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Volunteers Make the Food Go 'Round...

stock photo of a red apple with a heart cut out on dark grain wood table

This #FoodCenterFriday is all about sharing stories and introducing a few of the volunteers that helped at last month's Commodities distribution. We are always curious about what motivates each of them to continue to show up and dedicate their time. We want to know, what's the draw?

Distribution for Commodities Supplemental Food Program (CSFP), a program led by Eastern Area Agency on Aging, happens on the second Thursday of every month here at Piscataquis Regional Food Center. Eastern Area Agency on Aging (EAAA) volunteers usually show up around 12:40/12:45pm to sort the produce.

Folks line up to receive their Commodities food boxes and produce by the loading dock around 1pm. Distribution typically starts at 2pm and remains open until 4pm. During this time, Theresa and Debbie hand out newly laminated cards for each customer which checks them in, shows how many CSFP boxes they are being picking up, if they are also receiving cheese, whether they are part of the Furry Friends Program (dog or cat food)- which can be purchased for $1, and what available produce they would like.

Snow melt drips dramatically from the overhang above the loading dock area. The fairly consistent drips next to the loading dock and the rolling cart don't deter the groove and good nature of the next several hours of distribution.

Helping re-pack bulk vegetables and fruits that day are Steve, Erin, Theresa (TMak) and Robin Ladd (of Meals on Wheels), as well as Debbie and Eric. When the rush of packing, greeting, distributing and moving food was over, we approached Debbie and Eric to ask them why they volunteer.

Debbie wears a soft purple jacket, glasses, and a well matched light purple eyeshadow. She is cheerful and calm in her demeanor. Eric wears earth colors, a ponytail and a cap. Every so often when he communicates what he is putting into customer's vehicles, he voices it in an almost melodic tone.

When we asked Debbie how long she had been volunteering she smiled and said “a long time”. She relayed that some of her long standing dedication in volunteering is because of her relationship with her church community at the His Living Word church. She remembers Pastor Tom who first ran a food cupboard on Lawrence Street, where the Central Hall is now. As Debbie continued to attend church, she also continued to volunteer with the Food Cupboard. She states that it was because the church community had a large mission and service focus that she felt moved to continue. Though the location of the food cupboard changed over the 10-15 years that Pastor Tom ran it, she remained and moved with the locations. She recalls serving around “Two hundred people, ever other week or so.”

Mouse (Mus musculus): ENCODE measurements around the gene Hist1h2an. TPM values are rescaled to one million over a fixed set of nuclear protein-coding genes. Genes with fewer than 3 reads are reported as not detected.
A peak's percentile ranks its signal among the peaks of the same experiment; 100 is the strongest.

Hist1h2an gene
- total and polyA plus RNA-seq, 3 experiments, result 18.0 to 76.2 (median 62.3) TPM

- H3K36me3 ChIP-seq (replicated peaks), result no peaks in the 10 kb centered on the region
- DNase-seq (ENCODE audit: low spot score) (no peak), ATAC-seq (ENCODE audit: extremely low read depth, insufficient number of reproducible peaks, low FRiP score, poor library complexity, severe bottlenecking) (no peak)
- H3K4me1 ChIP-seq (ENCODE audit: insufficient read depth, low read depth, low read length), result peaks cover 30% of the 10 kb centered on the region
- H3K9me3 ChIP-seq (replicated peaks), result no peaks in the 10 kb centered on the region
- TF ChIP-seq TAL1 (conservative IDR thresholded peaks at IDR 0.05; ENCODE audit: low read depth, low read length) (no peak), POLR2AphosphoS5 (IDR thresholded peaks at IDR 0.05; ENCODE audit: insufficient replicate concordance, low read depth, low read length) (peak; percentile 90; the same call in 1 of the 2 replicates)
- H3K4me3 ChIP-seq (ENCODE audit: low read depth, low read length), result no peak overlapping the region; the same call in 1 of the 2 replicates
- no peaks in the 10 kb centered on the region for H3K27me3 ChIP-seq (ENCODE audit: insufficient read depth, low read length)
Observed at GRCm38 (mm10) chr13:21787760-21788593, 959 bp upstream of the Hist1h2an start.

“I felt called to do the work.” Debbie's primary role was running the computer. Over the years she began to recognize faces and names of the patrons of the food cupboard. So much so that it “was like family”. So, when the His Living Word food cupboard changed locations and became the Dover Foxcroft Area Food Cupboard, she stayed on because she wanted to be a “stable face”, and consistently be a part of the patrons lives she came to care so much about.

And when we asked Debbie how come she decided to also volunteer with Eastern Area Agency on Aging? Debbie told us that Kelly, the manager of the Supplemental Food Program, asked her if she'd like to join the EAAA volunteer team because of Debbie's relationship with the patrons. It was precisely for this reason that Debbie said "yes!". And there are other benefits, she told us. One of the reasons Debbie volunteers is because it helps her to be social, “instead of stuck in the house”. She thinks it also “keeps the mind sharp, and helps from being isolated”. She thinks that a lot of people don't realize the effects of isolation. But being out with people, “really made me a people person” and gives a place for her to offer her “servant heart” and assistance. We sure appreciate your dedication to community, Debbie!

Though Eric has a slightly different tale of how he got involved with Eastern Area Agency on Aging, the underlying message of responding to a calling is very similar. Eric told us he and his wife saw something about the Commodities distribution in the paper. So when they went to pick up a box, they couldn't help but notice that a few extra hands might be helpful.

“She came home, and said, you've got to do this! We saw the need and decided to help. It's fun, I like doing it.” Thanks for seeing an opportunity to help and responding to the calling, Eric and Lisa!

You can learn more about Piscataquis Regional Food Center volunteer opportunities here. And head on over to the Eastern Area Agency on Aging's website to learn more about their volunteer opportunities. Stay tuned for next month's write-up on CSFP Distribution Day at the PR Food Center- we'll be sharing more about the multi-program connections that make it happen and you'll have a chance to listen to what a distribution really sounds like.

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